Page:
THE THREE WEISSMANNS OF WESTPORT

Cathleen Schine

Just as Jane Austen delighted readers with wise heroines and surprising turns of fate, Cathleen Schine delivers a world of wry insight in each of her novels. With The Three Weissmanns of Westport, she brings Sense and Sensibility to modern-day Connecticut, where Betty Weissmann and her two middle-aged daughters have begun living as exiles. At age seventy-five, Betty has been dumped by her husband of nearly fifty years. He and his mistress have set up housekeeping in the sumptuous Manhattan apartment that Betty had called home for most of her adult life. Her daughter Miranda—a tough-as-nails literary agent—is facing bankruptcy after a series of scandals.

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Just as Jane Austen delighted readers with wise heroines and surprising turns of fate, Cathleen Schine delivers a world of wry insight in each of her novels. With The Three Weissmanns of Westport, she brings Sense and Sensibility to modern-day Connecticut, where Betty Weissmann and her two middle-aged daughters have begun living as exiles. At age seventy-five, Betty has been dumped by her husband of nearly fifty years. He and his mistress have set up housekeeping in the sumptuous Manhattan apartment that Betty had called home for most of her adult life. Her daughter Miranda—a tough-as-nails literary agent—is facing bankruptcy after a series of scandals. Her other daughter, Annie, is smitten with the brother of her stepfather’s mistress. Banding together against a slew of looming crises, Betty, Miranda, and Annie find refuge in a run-down beach cottage owned by a generous cousin. While Betty discovers a wealth of personal strength, her daughters discover an intriguing, aristocratic community—whose population includes the handsome actor Kit Maybank.

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  • Picador USA
  • Paperback
  • February 2010
  • 304 Pages
  • 9780312680527

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About Cathleen Schine

Cathleen Schine is the author of The New Yorkers and The Love Letter, among other novels. She has contributed to The New Yorker, The New York Review of Books, The New York Times Magazine, and The New York Times Book Review.

Praise

“And off races the sparkling, crisp, clever, deft, hilarious and deeply affecting new novel by Cathleen Schine, her best yet, The Three Weissmanns of Westport . . . Schine’s homage [to Jane Austen] has it all: stinging social satire, mordant wit, delicate charm, lilting language and cosseting materialistic detail . . . Schine is clearly a writer who loves to read as much as she loves to write. And it is great fun to play English major with her.”—Dominique Browning, The New York Times Book Review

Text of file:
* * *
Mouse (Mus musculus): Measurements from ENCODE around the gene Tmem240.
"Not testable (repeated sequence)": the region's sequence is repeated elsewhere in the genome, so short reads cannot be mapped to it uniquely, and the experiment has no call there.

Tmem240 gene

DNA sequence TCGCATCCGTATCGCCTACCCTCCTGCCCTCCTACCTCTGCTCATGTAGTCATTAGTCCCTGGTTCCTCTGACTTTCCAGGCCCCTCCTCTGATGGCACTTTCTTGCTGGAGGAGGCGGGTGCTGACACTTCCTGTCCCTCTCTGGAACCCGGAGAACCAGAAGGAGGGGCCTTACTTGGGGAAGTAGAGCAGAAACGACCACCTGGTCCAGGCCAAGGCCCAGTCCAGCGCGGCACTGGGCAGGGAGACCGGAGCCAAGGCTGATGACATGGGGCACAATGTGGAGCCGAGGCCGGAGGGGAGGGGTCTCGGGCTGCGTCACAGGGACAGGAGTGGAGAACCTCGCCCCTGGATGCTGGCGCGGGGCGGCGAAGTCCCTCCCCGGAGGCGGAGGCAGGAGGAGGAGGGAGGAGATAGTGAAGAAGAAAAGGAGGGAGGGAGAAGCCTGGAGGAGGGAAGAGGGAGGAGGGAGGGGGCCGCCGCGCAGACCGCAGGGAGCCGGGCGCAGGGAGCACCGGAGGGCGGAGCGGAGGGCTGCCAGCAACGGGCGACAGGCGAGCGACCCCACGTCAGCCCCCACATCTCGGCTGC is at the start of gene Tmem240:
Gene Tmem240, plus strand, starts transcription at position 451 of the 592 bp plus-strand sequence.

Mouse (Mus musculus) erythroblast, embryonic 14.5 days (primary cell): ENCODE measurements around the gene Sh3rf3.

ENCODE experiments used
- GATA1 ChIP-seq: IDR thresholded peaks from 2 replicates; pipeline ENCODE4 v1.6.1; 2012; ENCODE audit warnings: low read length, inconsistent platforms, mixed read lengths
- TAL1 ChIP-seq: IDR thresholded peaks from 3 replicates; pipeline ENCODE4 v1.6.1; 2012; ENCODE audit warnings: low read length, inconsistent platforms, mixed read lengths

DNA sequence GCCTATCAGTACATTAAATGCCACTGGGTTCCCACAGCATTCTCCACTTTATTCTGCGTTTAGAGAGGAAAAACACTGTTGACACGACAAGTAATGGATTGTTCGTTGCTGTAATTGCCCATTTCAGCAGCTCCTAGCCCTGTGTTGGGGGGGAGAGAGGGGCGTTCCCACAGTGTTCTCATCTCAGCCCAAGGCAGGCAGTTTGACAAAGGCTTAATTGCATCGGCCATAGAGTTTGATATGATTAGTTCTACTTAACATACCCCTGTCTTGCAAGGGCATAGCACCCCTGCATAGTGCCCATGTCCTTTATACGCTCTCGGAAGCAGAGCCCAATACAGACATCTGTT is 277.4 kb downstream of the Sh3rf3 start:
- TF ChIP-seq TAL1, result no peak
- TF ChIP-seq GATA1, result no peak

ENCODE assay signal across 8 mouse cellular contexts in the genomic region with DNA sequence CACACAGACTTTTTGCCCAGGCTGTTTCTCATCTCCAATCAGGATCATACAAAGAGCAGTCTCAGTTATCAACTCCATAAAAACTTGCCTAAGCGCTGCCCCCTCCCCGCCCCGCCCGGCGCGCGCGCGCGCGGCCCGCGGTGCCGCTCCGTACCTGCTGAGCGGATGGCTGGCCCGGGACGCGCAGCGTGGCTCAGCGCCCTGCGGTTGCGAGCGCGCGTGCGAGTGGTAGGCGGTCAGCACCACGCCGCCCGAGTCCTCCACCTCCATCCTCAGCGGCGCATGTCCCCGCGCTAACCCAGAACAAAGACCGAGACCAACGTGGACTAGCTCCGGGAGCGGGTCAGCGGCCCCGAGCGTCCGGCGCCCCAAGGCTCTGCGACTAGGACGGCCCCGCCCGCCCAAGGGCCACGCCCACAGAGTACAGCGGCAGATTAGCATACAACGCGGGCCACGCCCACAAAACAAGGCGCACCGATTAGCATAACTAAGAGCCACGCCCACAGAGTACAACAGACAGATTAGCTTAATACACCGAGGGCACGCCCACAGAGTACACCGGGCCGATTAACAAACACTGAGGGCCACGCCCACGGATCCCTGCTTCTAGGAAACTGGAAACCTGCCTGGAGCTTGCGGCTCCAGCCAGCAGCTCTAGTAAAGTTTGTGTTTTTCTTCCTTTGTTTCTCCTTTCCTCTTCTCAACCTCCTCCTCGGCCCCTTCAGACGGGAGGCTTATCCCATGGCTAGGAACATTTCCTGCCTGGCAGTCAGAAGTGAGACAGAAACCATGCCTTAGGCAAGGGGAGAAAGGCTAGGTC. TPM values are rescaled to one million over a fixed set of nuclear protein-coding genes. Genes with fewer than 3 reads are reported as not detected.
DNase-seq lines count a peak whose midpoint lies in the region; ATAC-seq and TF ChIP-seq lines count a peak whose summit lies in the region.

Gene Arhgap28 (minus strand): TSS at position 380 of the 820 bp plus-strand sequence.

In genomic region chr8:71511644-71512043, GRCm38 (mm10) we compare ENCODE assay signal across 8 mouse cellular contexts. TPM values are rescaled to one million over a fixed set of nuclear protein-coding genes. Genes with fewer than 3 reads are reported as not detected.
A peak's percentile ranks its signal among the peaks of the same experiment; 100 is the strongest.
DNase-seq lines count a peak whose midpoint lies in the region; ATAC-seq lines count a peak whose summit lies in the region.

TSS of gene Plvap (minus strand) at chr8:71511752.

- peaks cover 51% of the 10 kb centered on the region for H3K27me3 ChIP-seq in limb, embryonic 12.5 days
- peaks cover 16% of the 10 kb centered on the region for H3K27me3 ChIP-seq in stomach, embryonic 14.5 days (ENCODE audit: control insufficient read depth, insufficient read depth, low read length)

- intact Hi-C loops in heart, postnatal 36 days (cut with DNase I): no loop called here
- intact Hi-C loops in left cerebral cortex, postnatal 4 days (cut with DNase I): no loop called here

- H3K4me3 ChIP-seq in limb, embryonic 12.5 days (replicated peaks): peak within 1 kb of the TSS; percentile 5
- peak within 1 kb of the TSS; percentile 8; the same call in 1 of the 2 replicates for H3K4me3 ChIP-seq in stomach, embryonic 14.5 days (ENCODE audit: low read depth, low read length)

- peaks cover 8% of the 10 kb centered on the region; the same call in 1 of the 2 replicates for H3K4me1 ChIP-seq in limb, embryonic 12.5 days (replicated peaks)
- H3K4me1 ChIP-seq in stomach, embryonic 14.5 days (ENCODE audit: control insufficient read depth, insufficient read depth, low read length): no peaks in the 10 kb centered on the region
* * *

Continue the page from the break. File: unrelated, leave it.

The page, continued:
“Schine has been favored in so many ways by the muse of comedy . . . The Three Weissmanns of Westport is full of invention, wit, and wisdom that can bear comparison to Austen’s own.”—The New York Review of Books

“Schine’s real wit playfully probes the lies, self-deceptions, and honorable hearts of her characters.”—The New Yorker

“No Cathleen Schine book is without wit and sharply observed moments.”—The Wall Street Journal

Discussion Questions

How do Betty and her daughters relate to men? Do the three women have the same expectations about love and relationships? 

How do the Weissmann women define “home”? What does the Manhattan apartment mean to them? What do their reactions to the Westport cottage say about their personalities? Would you have enjoyed living there? 

In Sense and Sensibility, Mrs. Dashwood does her best to help her family thrive despite dwindling fortunes. What challenges do women still face in such situations, even with the cultural changes that have taken place since Jane Austen was writing? 

Which cad is worse: Schine’s Kit Maybank or Austen’s John Willoughby? If Miranda could meet Marianne, what advice would the two characters give each other? 

The fact that Miranda and Annie are not Joseph’s biological children also mirrors Austen’s plot. Would Joseph have handled the divorce differently if the girls had been his biological daughters?

Is Frederick a good father to Gwen and Evan? What stokes Annie’s attraction to him throughout the novel? 

Is Betty very much like her relatives? Which of your family members would you turn to if you were in her situation? 

What accounts for the similarities and differences between Annie and Miranda? Are both women simply driven by their temperaments, or have they shaped each other’s personalities throughout their lives? How does their relationship compare to yours with your own siblings? 

Schine’s work often blends humor with misfortune, such as Miranda’s undoing by authors who turn out to be plagiarists and extreme fabricators. What other aspects of the novel capture the tragicomic way life unfolds?

Why is it so hard for Joseph to understand why his stepdaughters are mad at him? Why does he prefer Felicity to Betty? Discuss the revelations about Amber. In what way is her romantic situation similar to Felicity’s?

Ultimately, how do the Weissmanns reconcile sense with sensibility? Who are the book’s most rational characters? Who is the most emotional?

What makes Roberts remarkable (eventually)? Who are the overlooked “characters” in your life story?

What aspects of the ending surprised you the most? What had you predicted for Betty, and for Leanne? Do the novel’s closing scenes reflect an Austen ending? 

Does the storytelling style in The Three Weissmanns of Westport remind you of Schine’s other portraits of love? What makes the Weissmanns’ story unique?